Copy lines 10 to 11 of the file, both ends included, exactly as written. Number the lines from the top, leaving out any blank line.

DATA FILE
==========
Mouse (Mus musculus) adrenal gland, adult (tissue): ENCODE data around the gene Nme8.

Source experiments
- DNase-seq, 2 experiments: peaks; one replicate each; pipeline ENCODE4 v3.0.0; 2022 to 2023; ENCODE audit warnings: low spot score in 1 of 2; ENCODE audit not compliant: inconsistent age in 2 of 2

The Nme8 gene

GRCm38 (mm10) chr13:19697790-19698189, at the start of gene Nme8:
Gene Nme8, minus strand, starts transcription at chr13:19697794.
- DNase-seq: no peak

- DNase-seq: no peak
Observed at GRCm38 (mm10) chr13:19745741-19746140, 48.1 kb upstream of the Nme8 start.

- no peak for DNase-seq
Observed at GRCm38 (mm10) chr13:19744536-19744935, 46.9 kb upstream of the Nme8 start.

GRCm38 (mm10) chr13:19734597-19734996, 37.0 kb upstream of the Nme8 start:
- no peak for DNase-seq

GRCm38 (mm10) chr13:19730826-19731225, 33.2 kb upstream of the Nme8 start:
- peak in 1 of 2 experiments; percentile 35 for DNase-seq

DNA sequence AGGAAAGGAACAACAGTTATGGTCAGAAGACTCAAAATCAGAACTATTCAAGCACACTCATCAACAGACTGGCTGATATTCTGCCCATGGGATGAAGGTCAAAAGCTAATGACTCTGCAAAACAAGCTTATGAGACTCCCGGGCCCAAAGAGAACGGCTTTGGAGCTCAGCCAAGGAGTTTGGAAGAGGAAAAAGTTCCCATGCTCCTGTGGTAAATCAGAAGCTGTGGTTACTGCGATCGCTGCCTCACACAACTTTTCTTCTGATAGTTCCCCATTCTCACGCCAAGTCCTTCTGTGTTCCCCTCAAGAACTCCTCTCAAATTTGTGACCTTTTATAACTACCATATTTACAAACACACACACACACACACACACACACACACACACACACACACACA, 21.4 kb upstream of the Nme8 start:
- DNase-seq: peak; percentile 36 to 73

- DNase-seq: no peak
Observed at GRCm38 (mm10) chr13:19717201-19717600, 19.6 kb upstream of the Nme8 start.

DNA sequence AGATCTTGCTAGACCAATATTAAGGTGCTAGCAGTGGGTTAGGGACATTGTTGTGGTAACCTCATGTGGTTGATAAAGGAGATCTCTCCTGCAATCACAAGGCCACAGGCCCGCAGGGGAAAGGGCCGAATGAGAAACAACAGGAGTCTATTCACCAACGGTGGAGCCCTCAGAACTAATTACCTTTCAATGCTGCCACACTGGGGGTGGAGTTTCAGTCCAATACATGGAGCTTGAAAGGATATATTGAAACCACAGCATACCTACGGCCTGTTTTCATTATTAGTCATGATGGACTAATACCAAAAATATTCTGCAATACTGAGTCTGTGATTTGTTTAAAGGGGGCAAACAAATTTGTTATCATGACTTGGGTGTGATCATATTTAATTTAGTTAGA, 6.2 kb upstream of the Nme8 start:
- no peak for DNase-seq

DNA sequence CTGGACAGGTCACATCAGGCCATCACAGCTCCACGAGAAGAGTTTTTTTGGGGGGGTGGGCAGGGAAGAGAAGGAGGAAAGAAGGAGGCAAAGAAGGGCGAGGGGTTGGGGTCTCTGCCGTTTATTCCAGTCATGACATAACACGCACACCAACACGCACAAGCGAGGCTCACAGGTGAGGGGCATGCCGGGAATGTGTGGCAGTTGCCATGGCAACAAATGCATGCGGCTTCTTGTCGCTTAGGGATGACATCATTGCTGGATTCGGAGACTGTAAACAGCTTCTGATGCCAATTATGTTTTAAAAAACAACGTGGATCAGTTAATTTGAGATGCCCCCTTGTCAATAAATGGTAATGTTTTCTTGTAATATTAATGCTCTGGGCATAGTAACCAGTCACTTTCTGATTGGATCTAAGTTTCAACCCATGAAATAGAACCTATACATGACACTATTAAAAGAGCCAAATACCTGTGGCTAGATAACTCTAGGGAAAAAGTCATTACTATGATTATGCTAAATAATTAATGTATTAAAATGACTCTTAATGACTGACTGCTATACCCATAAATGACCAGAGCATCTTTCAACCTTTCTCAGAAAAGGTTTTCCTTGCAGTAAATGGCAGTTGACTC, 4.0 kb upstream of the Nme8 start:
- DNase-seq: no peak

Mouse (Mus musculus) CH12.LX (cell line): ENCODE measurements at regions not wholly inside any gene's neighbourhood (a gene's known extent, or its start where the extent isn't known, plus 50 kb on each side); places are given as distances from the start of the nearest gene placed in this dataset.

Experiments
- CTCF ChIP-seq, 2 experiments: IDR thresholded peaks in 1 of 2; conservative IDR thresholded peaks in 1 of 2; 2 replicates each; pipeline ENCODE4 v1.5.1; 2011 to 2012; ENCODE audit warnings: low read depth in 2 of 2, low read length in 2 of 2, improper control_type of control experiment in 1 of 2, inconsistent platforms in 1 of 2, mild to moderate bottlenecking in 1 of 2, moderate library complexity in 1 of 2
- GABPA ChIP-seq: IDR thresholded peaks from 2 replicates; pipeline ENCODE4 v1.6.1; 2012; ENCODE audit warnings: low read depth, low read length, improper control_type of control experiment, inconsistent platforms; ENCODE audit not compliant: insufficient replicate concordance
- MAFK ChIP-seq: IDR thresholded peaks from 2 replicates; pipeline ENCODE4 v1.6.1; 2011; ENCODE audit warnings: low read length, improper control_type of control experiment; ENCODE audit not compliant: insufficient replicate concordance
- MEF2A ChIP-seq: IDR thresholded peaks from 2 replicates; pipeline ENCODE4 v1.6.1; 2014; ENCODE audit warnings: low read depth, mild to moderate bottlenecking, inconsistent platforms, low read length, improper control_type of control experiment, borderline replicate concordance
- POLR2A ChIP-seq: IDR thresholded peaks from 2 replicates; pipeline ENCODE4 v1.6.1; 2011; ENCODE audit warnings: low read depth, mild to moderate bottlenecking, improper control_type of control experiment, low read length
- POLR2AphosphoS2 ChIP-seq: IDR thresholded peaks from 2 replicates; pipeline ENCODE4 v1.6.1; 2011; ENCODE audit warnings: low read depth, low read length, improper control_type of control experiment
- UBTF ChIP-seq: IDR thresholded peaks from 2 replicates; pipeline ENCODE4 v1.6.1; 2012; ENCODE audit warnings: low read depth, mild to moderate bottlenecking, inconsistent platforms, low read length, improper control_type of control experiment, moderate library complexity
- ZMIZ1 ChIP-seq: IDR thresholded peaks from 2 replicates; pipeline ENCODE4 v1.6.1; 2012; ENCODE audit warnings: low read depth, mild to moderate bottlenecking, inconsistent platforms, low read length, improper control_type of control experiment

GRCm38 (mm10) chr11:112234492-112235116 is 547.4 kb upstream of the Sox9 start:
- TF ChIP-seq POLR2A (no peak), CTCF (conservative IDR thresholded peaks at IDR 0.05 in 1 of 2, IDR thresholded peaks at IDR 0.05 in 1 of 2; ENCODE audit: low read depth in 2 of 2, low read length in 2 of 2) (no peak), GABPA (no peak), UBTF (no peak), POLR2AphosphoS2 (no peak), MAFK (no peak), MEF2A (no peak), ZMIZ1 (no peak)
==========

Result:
- no peak for DNase-seq
Observed at GRCm38 (mm10) chr13:19744536-19744935, 46.9 kb upstream of the Nme8 start.